“Against all that propaganda for fancy eating and plain cooking, I hope to persuade you to cook fancy and just plain eat. First of all, it is better for your soul.” – Robert Farrar Capon
In the fall of 2009 I made the blasé, typical decision of a college undergraduate to study abroad in London. While I will insist my experience was more meaningful than the usual stories of partying heavily with a shameful YOLO mentality, I will admit it is because of one person in particular. Waiting to find the right friend group for any additional travels not only saved my budget, but led me to Leah, a food-lover and wine-drinker to give me a run for my money.
Now don’t get me wrong, I met many wonderful individuals while searching cobbled streets and trying to decipher the night bus schedule. But everyone in my little group will likely admit that Leah was our glue. One cannot deny her quiet, yet determined, listening—it demands to hear secrets and only because the result is proper advice from an old soul. She’s someone you can trust and suddenly, my exciting yet fairly textbook study abroad trip met a game changer. Here stood Leah, who matched my propensity to only increase thoughtful conversation with wine consumption* (a common characteristic of all my favorite people) and who would still go out and dance circles around everyone afterward. She somehow knew, and still knows, how to articulate the mass of thoughts in my head in a few cogent sentences. I don’t know about you, dear reader, but that is a friendship one doesn’t pass up.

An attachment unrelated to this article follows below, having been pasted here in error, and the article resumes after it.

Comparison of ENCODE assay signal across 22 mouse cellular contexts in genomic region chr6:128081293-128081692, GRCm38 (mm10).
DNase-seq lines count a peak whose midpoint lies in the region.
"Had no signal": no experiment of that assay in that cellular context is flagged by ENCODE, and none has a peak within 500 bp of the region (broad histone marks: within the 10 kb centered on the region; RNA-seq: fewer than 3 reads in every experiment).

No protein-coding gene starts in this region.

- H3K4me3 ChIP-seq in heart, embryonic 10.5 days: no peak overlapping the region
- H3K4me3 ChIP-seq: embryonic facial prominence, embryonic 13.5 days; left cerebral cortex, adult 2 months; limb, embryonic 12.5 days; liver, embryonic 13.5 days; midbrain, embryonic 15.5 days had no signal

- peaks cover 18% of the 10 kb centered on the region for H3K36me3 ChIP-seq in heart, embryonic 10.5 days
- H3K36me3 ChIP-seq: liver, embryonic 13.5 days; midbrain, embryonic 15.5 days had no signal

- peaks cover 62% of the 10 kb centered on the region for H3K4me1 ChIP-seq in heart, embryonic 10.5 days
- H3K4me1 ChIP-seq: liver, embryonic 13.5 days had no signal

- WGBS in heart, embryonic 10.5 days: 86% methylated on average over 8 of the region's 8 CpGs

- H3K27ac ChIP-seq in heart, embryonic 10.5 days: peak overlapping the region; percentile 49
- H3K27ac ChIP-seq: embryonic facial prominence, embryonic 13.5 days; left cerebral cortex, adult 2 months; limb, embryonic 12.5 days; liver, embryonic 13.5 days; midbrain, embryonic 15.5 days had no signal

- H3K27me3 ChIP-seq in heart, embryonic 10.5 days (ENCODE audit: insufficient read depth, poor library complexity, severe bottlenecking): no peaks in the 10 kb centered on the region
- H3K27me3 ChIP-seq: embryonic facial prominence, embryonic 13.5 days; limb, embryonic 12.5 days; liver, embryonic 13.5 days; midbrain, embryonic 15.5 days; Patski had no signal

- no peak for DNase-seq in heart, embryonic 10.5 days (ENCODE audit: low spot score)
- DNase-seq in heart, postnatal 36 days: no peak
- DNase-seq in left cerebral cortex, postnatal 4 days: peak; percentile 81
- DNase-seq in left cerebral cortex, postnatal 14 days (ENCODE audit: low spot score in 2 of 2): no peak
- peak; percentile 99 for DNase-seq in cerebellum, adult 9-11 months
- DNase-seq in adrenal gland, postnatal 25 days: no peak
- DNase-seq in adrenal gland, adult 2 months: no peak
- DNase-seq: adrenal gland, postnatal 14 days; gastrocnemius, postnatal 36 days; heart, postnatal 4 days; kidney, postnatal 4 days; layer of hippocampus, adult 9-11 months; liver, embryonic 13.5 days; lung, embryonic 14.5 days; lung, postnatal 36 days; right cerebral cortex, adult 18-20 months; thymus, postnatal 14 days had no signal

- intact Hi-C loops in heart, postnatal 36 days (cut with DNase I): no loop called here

So when I received Leah’s “I miss you” text the other day, I began thinking about her and her beautiful Greek/Italian family who love food, and the company that goes along with it, a rightfully inordinate amount. Once, at the direction of her sisters, I surprised Leah at her home on Long Island and spent the next four days gorging myself on great food and the closeness of a giant family dynamic (anathema to my own small, quiet, close-knit family). Before I even sat down, I was handed a glass of wine and shown plates of homemade smoked meats, gorgeous cheeses, and barraged with questions (in thick, yet wholly endearing Long Island accents) about how I take my caawfee and whether there was anything I will not eat (the answers are black and no, despite insistence that one must have a preference for milk fat percentages). By the end, my wine glass never reached half-empty and dolmades, spanakopita, and pastitsio were floating in my dreams. I was a Midwestern boy who found himself in heaven, if only heaven were located directly in the middle of the Mediterranean basin.